Todd Akin’s inconsiderate and indefensible comments on “legitimate rape,” pregnancy, and abortion raise a whole host of questions: Should abortion be allowed in instances of rape? How can we talk about the issue of abortion in a more humane and compassionate way? In a political context, what questions are relevant to helping the lives of women and children and men?
With astonishing regularity, media voices that won’t spend more than a minute examining Barack Obama’s support for keeping sex-selection abortion legal, or his opposition to a law guaranteeing equal treatment for children born alive after failed abortions, chime in feverishly when a Republican lawmaker speaks inaccurately about abortion and rape. Representative Todd Akin’s remarks prompted a CNN headline that abortion is now at the “center” of the 2012 campaign. If CNN means a full debate on the issue, so be it, despite this unfortunate entry point. More likely, there will be little real debate.
Rape is a grievous crime, always and everywhere, and the burdens imposed on women so assaulted dissuade many even from reporting the crime. Pregnancy does result from rape. Some women (more than we recognize) are able, through acts of unfathomable grace, to bear children conceived in so terrible a way. These women are heroic. Their children — read anything on the subject by remarkable people such as Ethel Waters and Rebecca Kiessling — are heroic as well, speaking to a world where political advantage, not profound compassion, is cherished first.
If some media figures use this occasion only to skewer one man, another chance will have been lost to move the abortion debate — all of it — to higher ground.
When someone asks about abortion exceptions for rape and incest, we must also consider the feelings of those who were conceived through sexual assault.
Well-meaning statements can hurt. As one UC Berkeley grad student said to her pro-choice peers, “I have a right to be here.” They responded, “We didn’t mean you!” She asked, “Who did you think you meant?”
My mother told this story to a co-worker who agreed and said, “People never think they are talking to an exception — like me.”
We don’t discriminate based on parentage — that’s not equality. You are valuable no matter who your parents are, no matter the circumstances of your conception.
All people are equal. All choices are not.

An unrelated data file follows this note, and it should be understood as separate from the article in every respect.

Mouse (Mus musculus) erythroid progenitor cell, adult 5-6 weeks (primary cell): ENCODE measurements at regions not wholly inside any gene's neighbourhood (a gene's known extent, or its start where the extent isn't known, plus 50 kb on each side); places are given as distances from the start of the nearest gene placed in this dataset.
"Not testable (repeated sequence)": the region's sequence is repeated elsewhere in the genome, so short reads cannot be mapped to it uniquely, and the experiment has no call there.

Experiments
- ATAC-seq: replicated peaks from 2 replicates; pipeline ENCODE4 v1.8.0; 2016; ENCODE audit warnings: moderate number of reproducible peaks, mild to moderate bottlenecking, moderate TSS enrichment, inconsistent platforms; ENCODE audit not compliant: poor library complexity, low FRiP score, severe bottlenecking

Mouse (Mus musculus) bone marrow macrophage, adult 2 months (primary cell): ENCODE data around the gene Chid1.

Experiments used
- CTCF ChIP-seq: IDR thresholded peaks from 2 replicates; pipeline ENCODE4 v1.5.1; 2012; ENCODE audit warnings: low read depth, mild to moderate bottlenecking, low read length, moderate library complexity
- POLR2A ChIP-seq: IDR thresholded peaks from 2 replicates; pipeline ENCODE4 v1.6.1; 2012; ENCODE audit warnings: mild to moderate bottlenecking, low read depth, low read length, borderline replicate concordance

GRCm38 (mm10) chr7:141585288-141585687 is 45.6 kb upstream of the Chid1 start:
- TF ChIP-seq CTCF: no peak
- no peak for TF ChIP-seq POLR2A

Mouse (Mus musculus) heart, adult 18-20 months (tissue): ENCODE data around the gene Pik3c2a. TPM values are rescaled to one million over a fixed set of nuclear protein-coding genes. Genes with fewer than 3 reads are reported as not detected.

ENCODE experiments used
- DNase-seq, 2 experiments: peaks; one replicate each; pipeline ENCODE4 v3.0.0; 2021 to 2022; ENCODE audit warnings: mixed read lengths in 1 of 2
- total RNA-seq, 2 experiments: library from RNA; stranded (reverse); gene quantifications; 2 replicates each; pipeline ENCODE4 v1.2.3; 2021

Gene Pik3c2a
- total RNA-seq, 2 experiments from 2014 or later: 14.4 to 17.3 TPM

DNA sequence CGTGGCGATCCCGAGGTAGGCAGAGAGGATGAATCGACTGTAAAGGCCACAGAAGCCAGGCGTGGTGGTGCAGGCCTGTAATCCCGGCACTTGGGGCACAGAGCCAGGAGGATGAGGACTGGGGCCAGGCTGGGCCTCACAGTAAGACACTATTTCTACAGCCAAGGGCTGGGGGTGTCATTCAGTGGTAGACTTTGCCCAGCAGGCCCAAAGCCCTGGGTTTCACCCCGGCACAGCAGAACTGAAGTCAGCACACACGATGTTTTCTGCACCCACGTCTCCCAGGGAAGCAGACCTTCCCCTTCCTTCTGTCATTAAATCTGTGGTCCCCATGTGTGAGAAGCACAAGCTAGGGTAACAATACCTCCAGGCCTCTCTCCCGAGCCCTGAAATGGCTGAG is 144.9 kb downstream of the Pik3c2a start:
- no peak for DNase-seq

People used to value a woman based on who her father or husband was. It is similarly medieval to value a child by the actions of her father. That way of thinking is patriarchal and antifeminist, and it should have passed away with the Dark Ages.
Abortion after rape is misdirected anger. It doesn’t punish the perpetrator of the crime or prevent further assaults against other women.
Feminists for Life’s priority is keeping women safe. Incarcerated sexual offenders should not be allowed pornography, barbells, and early release. We need harsh sentences for sexual assault, without possibility of parole.
We need comprehensive support for rape victims who become pregnant. A convicted rapist should never have paternal rights or be able to demand visitation from “his” children while in prison. But if he has the means, he should contribute child support. If a woman is poor and cannot prove the paternity, she could have problems collecting welfare. Small employers could fire her. We need to listen to those who have had children conceived through sexual assault and work for short- and long-term solutions that benefit both children and mothers.
Feminists for Life is a proud supporter of the Violence Against Women Act. In fact, we were the only pro-life group active in the National Task Force on Sexual Assault and Domestic Violence.
After a lecture at a Midwestern university, a student pulled me aside. She told me that she had been raped by her third cousin when she was 13 years old and had become pregnant. Her parents had helped her have the privacy she wanted during her pregnancy, and then she placed her son with two loving parents.
I asked her why she had made the decision to have the child — when she was only a girl who had lived through what was arguably the worst of circumstances. She said she would never pass to her own unborn child the violence that had been inflicted on her. Now that is the strength of a woman.
— Serrin Foster is executive director of Feminists for Life, which has run an ad on this topic.